More than 260 pupils from schools around the Scottish Borders have attended an event run by Royal Highland Education Trust in Kelso.
Final preparations underway for the official opening of a new building near Carlisle where people with disabilities can learn life skills.
Children's laureate visits Cumbrian libraries
If the council shuts both Stainburn and Southfield schools the new academy to replace them could open in a years time.
– Cllr Anne Burns, Cabinet Member for Children’s Services, Cumbria County Council
“While we understand the impact our decisions today will have, we strongly believe they mark the start of a process which will transform secondary education in Workington for the better.
“The proposal to close both schools and open a new academy with new leadership, a new ethos, and eventually a new building, would give young people in Workington what they deserve - the best possible chance to succeed at school and in life. "
A consultation begins on Monday into the plans to close both schools and set up an academy.
Both of the Workington which will probably close had applied to convert as academies and join the Bright Tribe multi academy trust but the decision to commence the closure process and create one sponsored academy means that a competitive process is now required.
The council will on Monday (20 January) start the competitive process to identify a suitable sponsor for the new academy.
For the schools to close the council must follow a statutory consultation process. This involves an initial consultation period of 6 weeks
Following this the council’s Cabinet will consider the response to consultation and make a decision on whether to agree publication of statutory proposals for the closure of both schools. If that is agreed Cabinet will then make a final decision about closure following a statutory notice period.
Cumbria County Council has announced its intentions today to close both Stainburn and Southfield secondary schools in Workington and replace them with a new academy.
Both schools were judged as inadequate in recent Ofstead inspections and are now in special measures.
A consultation will begin on Monday 20th asking for the views of parents, staff, governors and pupils and other interested parties on a proposal to close both schools and replace them with a single new Academy, ideally operating on one site, but it is possible that initially both will be used.
All pupils currently at each school would be automatically enrolled in the new Academy, as would those who have applied for Year 7 places for September 2014 at either school.
Workington's two secondary schools, Southfield and Stainburn are to close after failing their Ofsted inspections.
Both have been placed into special measures today and it's been announced that they will be replaced by a single academy at the start of next year, subject to a consultation.
They were criticised for failing to allow pupils to progress sufficiently and reach their full potential.
Initially the Academy will continue to operate from the two existing sites but a new single site building could be created by 2017.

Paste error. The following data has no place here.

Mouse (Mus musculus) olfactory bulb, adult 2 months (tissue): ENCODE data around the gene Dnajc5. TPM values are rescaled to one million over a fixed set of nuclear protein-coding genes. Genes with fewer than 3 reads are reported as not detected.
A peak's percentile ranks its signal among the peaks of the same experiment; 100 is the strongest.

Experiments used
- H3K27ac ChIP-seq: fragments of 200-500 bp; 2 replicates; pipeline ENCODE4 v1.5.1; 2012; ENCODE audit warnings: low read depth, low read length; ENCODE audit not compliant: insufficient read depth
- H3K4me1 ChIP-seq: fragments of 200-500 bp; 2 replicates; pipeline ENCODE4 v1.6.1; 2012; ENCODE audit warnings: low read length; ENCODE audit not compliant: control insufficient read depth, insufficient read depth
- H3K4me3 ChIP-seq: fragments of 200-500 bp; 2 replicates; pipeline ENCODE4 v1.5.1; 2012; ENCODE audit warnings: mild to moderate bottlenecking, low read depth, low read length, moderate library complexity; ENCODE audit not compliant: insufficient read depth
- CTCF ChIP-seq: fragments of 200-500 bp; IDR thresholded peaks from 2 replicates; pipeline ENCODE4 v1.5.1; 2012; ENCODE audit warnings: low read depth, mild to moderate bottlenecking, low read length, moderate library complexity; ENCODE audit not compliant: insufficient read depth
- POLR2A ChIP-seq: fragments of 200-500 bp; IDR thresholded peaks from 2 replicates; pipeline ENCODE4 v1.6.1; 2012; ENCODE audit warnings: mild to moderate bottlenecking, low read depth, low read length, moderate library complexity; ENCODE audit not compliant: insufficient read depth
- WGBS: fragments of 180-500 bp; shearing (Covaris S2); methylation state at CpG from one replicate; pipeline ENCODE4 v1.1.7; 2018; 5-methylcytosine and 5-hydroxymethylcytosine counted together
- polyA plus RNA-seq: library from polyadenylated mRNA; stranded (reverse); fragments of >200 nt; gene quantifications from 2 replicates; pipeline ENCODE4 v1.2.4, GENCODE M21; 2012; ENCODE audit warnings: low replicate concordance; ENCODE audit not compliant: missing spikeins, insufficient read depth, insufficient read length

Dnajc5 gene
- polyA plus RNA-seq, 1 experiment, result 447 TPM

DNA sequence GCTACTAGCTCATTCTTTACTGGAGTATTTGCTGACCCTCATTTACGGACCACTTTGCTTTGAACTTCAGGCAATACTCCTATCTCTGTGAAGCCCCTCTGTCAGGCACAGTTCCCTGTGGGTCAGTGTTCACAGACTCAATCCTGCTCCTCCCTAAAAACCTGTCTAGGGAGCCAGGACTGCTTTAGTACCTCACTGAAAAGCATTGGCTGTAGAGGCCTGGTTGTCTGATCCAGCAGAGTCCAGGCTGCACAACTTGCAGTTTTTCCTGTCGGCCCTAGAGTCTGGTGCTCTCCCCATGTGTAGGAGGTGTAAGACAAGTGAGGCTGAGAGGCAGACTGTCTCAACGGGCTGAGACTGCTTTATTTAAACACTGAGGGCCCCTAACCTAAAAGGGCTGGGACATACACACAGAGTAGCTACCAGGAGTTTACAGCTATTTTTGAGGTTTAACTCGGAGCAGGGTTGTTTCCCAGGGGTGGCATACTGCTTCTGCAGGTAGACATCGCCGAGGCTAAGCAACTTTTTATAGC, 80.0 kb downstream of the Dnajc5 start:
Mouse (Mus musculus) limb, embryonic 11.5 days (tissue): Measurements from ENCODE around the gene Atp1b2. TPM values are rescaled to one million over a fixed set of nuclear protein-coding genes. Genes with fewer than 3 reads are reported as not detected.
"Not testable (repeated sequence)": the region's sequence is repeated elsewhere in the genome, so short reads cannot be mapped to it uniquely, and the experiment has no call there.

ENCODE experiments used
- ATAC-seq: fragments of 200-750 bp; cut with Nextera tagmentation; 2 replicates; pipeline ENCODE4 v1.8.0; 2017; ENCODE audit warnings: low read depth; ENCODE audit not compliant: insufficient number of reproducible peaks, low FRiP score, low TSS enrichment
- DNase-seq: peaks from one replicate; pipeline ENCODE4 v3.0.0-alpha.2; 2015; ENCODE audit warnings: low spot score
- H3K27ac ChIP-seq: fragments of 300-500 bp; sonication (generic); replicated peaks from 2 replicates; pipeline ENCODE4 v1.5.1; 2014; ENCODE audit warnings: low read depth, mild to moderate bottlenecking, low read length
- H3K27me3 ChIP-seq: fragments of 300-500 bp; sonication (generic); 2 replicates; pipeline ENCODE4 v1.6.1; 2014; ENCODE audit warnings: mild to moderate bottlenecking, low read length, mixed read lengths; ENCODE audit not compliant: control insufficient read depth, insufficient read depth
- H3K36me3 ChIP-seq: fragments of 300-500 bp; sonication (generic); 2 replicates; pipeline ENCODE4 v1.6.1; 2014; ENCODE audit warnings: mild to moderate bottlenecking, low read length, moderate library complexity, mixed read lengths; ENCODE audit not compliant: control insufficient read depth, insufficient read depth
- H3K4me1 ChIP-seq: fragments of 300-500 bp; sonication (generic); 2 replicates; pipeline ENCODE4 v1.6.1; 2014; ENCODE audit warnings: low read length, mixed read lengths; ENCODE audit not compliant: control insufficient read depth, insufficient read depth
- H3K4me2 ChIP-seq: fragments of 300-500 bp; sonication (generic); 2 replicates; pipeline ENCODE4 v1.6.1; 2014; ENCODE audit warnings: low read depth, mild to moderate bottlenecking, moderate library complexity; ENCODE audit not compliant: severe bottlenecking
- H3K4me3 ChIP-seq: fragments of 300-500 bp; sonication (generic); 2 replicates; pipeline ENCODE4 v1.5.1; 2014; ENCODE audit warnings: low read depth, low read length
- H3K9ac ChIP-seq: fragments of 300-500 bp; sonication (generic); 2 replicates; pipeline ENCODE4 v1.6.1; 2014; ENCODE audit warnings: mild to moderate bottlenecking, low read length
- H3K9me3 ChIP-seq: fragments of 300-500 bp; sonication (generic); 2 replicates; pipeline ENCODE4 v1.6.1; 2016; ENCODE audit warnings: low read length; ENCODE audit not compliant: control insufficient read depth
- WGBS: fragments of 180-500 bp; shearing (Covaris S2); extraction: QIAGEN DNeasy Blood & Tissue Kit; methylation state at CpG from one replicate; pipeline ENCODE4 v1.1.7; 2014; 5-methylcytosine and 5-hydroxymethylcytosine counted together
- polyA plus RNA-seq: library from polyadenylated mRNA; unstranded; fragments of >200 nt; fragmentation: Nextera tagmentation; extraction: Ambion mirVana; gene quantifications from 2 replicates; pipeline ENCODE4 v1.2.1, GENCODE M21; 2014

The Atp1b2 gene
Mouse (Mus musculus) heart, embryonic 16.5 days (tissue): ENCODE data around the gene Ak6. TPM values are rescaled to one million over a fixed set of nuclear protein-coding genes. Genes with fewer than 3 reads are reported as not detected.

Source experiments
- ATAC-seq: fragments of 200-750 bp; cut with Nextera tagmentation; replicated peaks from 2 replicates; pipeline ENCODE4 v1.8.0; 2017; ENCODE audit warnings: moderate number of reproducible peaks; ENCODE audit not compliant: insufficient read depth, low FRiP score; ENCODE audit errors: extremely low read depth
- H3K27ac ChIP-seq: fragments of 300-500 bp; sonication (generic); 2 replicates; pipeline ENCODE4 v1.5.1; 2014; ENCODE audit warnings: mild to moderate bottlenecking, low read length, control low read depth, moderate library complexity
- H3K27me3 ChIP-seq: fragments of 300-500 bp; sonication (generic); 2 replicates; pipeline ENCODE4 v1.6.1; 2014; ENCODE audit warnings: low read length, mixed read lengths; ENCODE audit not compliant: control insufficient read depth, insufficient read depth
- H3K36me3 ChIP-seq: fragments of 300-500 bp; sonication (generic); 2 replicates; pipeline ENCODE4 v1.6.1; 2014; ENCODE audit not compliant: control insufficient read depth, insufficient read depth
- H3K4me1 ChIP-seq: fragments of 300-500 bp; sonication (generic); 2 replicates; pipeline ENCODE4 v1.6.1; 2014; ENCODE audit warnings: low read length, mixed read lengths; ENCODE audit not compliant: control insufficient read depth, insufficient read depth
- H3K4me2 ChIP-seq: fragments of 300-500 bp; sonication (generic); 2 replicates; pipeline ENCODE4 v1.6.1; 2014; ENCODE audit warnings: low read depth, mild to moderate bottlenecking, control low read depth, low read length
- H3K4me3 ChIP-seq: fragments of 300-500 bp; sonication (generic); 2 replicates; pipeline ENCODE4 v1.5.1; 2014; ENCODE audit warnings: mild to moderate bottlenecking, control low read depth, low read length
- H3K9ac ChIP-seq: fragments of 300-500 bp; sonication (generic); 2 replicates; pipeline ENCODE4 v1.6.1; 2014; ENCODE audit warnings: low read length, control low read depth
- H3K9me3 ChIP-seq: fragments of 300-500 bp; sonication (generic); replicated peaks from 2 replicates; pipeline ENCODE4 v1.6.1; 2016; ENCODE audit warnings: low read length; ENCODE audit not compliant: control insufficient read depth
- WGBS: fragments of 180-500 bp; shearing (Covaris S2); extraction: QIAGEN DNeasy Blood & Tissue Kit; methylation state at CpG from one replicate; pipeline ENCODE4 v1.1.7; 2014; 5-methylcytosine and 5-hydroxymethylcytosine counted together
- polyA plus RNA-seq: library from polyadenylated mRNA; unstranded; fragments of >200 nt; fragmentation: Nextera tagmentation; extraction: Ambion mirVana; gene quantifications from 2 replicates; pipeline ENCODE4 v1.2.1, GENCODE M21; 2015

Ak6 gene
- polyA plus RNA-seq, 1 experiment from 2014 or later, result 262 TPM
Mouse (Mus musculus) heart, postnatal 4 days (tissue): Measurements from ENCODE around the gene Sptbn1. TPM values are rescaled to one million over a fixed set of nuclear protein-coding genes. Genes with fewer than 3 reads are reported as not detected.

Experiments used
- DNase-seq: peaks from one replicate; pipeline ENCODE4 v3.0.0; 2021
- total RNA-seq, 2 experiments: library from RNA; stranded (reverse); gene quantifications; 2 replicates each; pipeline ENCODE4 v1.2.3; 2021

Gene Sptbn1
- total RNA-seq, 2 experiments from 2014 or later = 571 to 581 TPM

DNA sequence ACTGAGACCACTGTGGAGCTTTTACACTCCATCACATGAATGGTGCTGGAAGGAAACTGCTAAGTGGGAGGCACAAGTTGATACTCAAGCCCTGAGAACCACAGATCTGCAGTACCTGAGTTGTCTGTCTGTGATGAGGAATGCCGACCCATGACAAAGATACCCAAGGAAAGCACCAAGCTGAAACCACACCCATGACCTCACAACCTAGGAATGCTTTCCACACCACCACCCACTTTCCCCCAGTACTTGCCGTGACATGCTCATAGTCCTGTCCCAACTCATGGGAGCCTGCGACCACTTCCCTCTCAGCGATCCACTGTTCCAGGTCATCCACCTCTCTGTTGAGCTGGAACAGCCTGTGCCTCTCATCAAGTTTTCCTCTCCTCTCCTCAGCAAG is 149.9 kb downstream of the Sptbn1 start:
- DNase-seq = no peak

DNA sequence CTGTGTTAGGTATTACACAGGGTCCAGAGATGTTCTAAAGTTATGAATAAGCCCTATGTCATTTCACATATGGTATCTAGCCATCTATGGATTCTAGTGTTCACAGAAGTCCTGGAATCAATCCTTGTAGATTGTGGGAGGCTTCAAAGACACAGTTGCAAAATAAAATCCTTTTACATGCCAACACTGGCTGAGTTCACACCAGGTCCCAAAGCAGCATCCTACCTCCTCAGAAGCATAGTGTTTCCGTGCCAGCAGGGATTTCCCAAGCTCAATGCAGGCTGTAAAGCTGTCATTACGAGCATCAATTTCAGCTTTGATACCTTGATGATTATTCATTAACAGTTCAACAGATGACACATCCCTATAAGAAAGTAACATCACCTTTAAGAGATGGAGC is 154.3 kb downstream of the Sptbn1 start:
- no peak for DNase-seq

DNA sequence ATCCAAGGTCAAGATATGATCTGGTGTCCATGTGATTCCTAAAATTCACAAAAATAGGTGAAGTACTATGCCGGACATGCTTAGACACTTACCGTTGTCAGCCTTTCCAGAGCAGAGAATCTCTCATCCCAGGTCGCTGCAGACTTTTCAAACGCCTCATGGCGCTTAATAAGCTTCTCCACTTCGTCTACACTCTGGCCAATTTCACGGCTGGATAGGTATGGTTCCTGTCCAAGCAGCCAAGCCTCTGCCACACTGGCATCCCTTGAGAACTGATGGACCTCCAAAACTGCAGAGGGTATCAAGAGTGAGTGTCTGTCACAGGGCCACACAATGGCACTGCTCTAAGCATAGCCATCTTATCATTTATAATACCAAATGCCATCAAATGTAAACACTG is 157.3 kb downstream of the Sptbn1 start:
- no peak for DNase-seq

The county council will begin the search for a sponsor for the new academy.
People in the Borders are being asked for their thoughts on plans to change the school week.
Scottish Borders Council has launched a consultation on proposals for a new system, which would see both primary and secondary pupils spend four and a half days in school each week instead of five full days.
The University of Cumbria is one of a number of universities who have announced that they have developed a new curriculum to improve dementia education across the country.
The new curriculum is being used to boost the content of higher education programmes for health and social care professionals such as nursing, occupational therapy, physiotherapy and social work.
The university is one of 53 universities in the Higher Education for Dementia Network.
Moves to reshape the provision of secondary school education are expected to be approved today.
Under the new plans St Joseph's College and Dumfries Academy would be refurbished, as well as new schools being built at Dumfries High and Maxwelltown.
Specialist higher academic and vocational studies would also be offered should plans to create a new "learning hub" go ahead.
Parents in the Borders are being asked for their thoughts on plans to change the school week.
Scottish Borders Council have launched a consultation on proposals for a so-called asymmetric system.
It would mean longer school days, but the school week would be four and a half days instead of five.
Education officials say it's the best way to make savings.
Budget cuts are responsible for the 'vital' changing of the school week in the Scottish Borders/
Glenn Rodger, Director of Eduction at Scottish Borders Council says it is the best option available, to meet savings of £11million:
Education chiefs at Scottish Borders Council say changing the school week is vital to meet budget savings.
Director of Eduction at the local authority, Glenn Rodger, says it is the best option available, to meet savings of £11million.
He says it will also bring benefits to the way eduction is provided in the region, as schools will be better laced to share resources, and it frees up one afternoon a week for extra activities such as sports.